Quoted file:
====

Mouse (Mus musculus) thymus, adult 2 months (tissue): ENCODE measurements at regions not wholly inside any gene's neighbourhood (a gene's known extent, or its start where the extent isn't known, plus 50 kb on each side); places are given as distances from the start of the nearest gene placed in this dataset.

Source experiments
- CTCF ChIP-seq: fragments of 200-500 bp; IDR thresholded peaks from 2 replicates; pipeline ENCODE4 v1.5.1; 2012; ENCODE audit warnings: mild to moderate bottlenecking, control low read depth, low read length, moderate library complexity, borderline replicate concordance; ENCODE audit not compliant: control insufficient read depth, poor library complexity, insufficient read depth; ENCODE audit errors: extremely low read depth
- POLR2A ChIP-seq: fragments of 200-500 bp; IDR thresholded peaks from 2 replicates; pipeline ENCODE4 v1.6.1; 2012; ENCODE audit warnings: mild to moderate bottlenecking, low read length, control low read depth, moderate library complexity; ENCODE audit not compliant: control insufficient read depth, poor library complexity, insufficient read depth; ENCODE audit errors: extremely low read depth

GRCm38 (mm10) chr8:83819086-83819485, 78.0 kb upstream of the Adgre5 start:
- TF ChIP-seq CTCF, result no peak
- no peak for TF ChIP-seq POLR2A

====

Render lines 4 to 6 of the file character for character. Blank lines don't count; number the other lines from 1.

- POLR2A ChIP-seq: fragments of 200-500 bp; IDR thresholded peaks from 2 replicates; pipeline ENCODE4 v1.6.1; 2012; ENCODE audit warnings: mild to moderate bottlenecking, low read length, control low read depth, moderate library complexity; ENCODE audit not compliant: control insufficient read depth, poor library complexity, insufficient read depth; ENCODE audit errors: extremely low read depth

GRCm38 (mm10) chr8:83819086-83819485, 78.0 kb upstream of the Adgre5 start:
- TF ChIP-seq CTCF, result no peak